“It’s a substantial increase in the amount available for off-leash voice control use and connectability to the beach,” said Howard Levitt, the park’s director of communications and partnerships. “The trails themselves are on leash, but the off-leash areas are substantial, including flat open areas that are commonly used right now.”
Still, dog lovers, see its restrictions as overly severe.
“It’s far more restrictive than we ever would have imagined,” said Martha Walters, chairwoman of the Crissy Field Dog Group. “We feel very betrayed by the Park Service, especially after all these years working with them in a cooperative manner. There is no scientific basis for this radical change.”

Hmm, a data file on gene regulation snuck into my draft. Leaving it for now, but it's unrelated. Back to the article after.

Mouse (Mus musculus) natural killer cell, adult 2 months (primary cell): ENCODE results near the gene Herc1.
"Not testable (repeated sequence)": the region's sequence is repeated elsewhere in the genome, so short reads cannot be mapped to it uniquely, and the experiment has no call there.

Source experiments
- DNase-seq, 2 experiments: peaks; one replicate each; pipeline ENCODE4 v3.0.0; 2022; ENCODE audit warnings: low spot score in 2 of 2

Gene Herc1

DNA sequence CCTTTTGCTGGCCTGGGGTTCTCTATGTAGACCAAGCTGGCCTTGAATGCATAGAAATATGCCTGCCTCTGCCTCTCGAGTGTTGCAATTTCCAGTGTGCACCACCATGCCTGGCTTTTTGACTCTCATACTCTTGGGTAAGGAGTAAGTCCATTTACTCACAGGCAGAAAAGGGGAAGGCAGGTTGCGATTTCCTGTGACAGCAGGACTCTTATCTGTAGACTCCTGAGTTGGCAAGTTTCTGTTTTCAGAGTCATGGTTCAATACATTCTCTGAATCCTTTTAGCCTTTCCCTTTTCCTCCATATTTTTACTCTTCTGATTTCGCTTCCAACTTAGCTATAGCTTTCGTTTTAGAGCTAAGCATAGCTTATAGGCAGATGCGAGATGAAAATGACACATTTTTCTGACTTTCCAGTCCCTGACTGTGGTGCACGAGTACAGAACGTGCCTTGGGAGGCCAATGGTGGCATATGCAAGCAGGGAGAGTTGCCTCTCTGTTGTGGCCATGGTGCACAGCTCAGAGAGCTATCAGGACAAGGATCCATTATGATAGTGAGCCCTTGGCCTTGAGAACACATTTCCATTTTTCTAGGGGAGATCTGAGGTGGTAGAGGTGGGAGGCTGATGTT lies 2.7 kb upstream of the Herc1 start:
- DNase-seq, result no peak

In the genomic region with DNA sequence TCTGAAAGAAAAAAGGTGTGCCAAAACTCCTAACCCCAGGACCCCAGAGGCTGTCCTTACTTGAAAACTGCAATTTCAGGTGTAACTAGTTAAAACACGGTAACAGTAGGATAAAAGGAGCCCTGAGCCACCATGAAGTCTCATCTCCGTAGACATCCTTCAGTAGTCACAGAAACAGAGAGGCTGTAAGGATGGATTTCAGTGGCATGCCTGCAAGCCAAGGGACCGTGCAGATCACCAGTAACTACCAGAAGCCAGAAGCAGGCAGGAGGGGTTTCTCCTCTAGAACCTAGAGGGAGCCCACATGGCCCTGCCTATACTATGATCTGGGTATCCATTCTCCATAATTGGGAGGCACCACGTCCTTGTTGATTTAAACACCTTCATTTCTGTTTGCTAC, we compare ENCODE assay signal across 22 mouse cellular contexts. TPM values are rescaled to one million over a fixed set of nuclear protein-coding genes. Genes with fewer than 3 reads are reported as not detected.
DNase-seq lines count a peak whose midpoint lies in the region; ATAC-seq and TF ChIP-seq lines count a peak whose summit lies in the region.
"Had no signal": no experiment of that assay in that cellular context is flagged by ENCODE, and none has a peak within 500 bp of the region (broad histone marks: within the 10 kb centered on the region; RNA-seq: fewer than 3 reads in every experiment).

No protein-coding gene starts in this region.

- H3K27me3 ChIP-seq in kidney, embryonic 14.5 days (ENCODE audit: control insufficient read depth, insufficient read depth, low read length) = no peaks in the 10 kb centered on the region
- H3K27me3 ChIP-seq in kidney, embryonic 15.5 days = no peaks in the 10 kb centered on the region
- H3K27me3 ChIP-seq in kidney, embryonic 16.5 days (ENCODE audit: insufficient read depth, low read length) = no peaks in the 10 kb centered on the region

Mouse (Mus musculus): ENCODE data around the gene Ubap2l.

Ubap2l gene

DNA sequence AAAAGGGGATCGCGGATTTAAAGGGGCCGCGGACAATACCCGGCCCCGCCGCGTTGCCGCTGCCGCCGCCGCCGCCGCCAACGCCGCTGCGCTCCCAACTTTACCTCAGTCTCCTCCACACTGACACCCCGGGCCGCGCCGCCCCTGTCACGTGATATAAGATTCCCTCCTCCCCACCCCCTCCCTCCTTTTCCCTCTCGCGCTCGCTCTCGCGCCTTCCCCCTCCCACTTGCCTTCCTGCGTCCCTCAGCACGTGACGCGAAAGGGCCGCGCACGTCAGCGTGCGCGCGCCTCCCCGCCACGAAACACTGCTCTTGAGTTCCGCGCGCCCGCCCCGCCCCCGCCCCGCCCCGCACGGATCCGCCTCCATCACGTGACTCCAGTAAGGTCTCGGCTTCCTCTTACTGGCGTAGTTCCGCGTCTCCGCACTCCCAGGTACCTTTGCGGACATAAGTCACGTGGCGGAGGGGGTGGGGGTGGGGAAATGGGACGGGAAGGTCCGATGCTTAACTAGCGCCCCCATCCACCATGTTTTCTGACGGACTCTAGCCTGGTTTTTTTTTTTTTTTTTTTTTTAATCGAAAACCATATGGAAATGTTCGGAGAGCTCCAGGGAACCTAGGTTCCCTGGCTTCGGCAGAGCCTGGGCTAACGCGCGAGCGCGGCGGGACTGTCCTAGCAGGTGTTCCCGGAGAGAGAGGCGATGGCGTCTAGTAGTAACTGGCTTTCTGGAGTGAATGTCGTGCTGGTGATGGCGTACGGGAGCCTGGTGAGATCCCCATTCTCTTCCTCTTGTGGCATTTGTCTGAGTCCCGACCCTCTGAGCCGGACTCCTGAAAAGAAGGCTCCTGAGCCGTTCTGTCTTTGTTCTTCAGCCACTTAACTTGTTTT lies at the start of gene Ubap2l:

Recreation area officials said the changes are needed because of the increasing number of visitors — they now number about 14.5 million a year — and their conflicting recreational pursuits. Naturalists and bird-watchers, for instance, often complain about dogs trampling vegetation, frightening birds and harassing wildlife.
Adding to complexity of it all is the fact that GGNRA includes 21 locations spread over San Mateo, San Francisco and Marin counties; with 1,273 plant and animal species, some endangered; 1,200 historic structures, including 5 National Historic Landmarks; and 192 recorded archeological sites.
That leads to different doggy rules for different locations. Under the park service’s latest proposal, canines would still be prohibited on East Beach, but they would be allowed on the middle portion of the beach and on the east side of the grassy former air field. Ocean Beach would still be off limits to unleashed dogs everywhere except north of Stairwell 21, which is closest to the Cliff House. Off leash areas would be added to the grassy areas near Bay and Laguna streets, at Fort Mason and at Fort Funston.